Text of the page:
“Apple delivered exactly the iPhones everyone expected on Tuesday — and that’s kind of the problem. Instead of “one more thing,” Apple’s event was more like none more thing.”
This was how Axios summarized Apple’s latest new product event earlier this month. The most notable new iPhone feature was a camera system with three cameras. Samsung had already launched a product with four cameras earlier this year.
The latest iPhone release illustrates the natural arc of innovation of many new products. Breakthrough innovation eventually gives way to incrementalism. With the iPhone, the disappointment of this incremental phase feels more acute because the iPhone embodied breakthrough innovation for so long.
As Charlie Warzel wrote in the NYT, the iPhone “no longer feels like a piece of the future dropped into the hands of mere mortals. If feels like, well, a phone, a commodity.”
It reminds me of the following cartoon I drew in 2010. The cartoon parodies the shaving industry, but it’s really about the new features arms race that can happen with any type of innovation after a while.
This cartoon was inspired by a talk from a Gillette executive who visited my business school a few years earlier. The executive had been in charge of the launch of the Mach3, the first three-blade razor, a few years earlier. After talking in gushing terms about how innovative this new razor was, someone in the audience asked tongue-in-cheek, “What’s next? 4 blades? 5 blades?”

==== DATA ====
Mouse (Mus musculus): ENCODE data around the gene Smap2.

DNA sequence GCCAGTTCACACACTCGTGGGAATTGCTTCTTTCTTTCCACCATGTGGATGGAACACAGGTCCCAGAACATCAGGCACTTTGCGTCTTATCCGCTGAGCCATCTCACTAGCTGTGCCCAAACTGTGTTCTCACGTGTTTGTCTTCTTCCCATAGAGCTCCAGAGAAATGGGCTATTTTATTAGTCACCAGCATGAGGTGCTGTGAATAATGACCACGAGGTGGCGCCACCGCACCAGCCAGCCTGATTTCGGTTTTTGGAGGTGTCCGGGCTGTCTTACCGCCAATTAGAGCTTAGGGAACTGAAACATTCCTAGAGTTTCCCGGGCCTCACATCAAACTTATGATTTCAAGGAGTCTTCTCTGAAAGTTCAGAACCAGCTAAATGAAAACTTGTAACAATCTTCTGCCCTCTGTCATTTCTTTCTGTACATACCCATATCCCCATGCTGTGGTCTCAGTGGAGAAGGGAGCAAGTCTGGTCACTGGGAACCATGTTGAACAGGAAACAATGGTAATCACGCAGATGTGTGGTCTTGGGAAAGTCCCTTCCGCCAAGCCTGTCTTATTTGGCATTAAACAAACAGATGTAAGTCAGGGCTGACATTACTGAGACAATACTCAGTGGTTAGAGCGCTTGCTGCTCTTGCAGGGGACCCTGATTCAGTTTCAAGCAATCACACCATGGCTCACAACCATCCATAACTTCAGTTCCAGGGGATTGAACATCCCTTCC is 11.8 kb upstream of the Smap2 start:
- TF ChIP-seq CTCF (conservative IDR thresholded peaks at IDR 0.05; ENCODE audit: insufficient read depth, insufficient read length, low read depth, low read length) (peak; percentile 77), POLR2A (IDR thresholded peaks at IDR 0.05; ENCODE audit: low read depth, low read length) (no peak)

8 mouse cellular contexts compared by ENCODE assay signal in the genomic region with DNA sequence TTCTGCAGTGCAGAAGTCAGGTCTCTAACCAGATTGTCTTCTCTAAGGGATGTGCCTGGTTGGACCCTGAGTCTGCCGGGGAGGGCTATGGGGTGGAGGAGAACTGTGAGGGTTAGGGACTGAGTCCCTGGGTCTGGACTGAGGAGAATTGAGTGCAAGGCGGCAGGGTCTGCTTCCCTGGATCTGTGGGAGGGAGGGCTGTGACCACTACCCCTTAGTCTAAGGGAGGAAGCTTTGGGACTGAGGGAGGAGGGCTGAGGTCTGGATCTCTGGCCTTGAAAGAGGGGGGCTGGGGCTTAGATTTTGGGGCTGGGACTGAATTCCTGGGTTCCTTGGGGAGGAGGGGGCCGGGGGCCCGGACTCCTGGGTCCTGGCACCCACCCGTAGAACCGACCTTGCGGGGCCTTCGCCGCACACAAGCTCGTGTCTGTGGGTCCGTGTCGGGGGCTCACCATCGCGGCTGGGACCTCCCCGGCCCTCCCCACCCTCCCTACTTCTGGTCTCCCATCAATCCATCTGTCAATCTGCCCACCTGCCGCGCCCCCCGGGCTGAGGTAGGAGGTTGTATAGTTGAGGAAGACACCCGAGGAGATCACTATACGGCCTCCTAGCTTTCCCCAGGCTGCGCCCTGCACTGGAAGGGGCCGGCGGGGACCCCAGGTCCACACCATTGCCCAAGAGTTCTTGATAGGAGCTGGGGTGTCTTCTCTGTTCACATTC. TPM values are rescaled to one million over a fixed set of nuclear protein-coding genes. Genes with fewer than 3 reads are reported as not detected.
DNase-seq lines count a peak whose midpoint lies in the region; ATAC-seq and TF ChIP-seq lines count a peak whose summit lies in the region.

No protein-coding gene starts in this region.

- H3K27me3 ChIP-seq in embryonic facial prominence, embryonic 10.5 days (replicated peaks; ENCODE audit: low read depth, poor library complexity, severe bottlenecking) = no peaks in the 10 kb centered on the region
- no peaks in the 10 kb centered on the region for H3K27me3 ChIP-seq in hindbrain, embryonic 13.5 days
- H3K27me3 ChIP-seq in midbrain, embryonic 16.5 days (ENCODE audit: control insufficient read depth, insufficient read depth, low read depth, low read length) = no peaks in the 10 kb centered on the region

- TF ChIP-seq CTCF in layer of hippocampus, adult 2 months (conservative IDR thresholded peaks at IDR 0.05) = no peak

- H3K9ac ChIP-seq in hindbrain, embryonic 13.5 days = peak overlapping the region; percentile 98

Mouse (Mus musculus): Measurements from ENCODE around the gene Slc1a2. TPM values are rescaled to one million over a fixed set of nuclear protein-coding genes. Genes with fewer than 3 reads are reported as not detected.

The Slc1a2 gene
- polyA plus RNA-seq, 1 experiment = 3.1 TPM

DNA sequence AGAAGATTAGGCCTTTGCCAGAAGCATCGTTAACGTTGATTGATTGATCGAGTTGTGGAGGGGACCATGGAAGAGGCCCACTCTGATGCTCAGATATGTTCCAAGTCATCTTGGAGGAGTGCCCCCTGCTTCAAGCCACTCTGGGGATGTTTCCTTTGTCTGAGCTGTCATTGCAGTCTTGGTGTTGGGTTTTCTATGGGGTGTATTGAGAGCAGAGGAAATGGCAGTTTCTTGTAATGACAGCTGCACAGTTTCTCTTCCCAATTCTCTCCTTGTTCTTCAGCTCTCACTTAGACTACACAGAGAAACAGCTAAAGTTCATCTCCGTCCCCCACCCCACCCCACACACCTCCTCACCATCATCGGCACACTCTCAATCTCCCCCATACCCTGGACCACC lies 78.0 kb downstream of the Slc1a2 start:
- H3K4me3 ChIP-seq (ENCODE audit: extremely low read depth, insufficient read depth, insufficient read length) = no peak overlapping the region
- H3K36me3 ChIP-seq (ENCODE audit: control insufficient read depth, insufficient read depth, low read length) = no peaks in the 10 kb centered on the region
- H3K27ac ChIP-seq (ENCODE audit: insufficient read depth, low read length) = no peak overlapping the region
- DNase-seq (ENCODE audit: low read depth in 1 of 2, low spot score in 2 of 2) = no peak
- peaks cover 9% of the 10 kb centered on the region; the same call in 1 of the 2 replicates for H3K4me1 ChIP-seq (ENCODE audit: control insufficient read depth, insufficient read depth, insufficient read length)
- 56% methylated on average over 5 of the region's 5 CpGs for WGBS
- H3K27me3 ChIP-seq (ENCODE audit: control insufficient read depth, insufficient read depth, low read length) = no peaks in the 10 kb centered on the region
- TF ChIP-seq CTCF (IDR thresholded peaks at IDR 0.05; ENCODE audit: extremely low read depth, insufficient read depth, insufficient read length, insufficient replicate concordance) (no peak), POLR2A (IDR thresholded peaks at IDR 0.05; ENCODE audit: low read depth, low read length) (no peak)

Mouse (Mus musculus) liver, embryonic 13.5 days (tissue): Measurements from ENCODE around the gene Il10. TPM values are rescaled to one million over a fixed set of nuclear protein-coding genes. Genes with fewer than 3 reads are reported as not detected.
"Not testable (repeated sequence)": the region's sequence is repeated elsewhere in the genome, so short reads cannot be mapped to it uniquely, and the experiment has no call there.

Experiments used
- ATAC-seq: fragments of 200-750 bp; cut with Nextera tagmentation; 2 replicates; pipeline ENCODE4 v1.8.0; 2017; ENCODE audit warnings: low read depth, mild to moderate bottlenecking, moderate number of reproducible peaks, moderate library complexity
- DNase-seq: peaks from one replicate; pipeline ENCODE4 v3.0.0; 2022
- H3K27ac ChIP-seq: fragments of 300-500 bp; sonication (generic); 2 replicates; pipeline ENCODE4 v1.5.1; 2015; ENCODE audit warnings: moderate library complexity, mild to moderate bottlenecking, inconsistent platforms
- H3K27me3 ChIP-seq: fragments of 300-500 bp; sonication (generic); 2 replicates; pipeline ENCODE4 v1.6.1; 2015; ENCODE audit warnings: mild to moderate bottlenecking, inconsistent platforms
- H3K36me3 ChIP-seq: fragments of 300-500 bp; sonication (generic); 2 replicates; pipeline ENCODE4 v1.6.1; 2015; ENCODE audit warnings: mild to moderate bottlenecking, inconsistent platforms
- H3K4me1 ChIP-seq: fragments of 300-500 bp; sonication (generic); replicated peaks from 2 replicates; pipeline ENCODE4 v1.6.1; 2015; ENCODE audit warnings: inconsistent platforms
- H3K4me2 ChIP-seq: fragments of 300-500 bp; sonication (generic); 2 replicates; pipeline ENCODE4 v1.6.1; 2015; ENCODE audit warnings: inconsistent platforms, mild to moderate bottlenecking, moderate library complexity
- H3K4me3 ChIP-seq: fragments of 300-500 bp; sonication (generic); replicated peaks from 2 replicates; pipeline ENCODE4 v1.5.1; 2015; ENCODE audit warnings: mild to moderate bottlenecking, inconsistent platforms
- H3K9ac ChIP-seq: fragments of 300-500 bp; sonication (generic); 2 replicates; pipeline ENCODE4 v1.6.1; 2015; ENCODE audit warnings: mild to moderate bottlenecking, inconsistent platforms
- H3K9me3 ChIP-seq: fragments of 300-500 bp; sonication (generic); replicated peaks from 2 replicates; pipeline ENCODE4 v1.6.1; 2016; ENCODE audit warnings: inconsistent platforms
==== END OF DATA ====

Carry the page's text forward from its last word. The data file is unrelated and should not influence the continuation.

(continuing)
Everyone in the room laughed, except for the guy from Gillette. The first four-blade razor launched in 2004 and the first five-blade razor launched in 2006.
What I find interesting in retrospect is that Dollar Shave Club launched in 2012 (just 2 years after that cartoon). While the Goliaths in the category were battling in the incremental innovation arms race, Dollar Shave Club saw an opportunity for a truly breakthrough innovation, focused on an insight about what consumers wanted (and were missing) from the shaving category. Four years later, Unilever acquired Dollar Shave Club for a reported $1 billion.
It’s easy to get so blinded by the tunnel vision of incremental innovation that we lose sight of potentially breakthrough needs of the customer.
Here are a couple other related cartoons I’ve drawn over the years: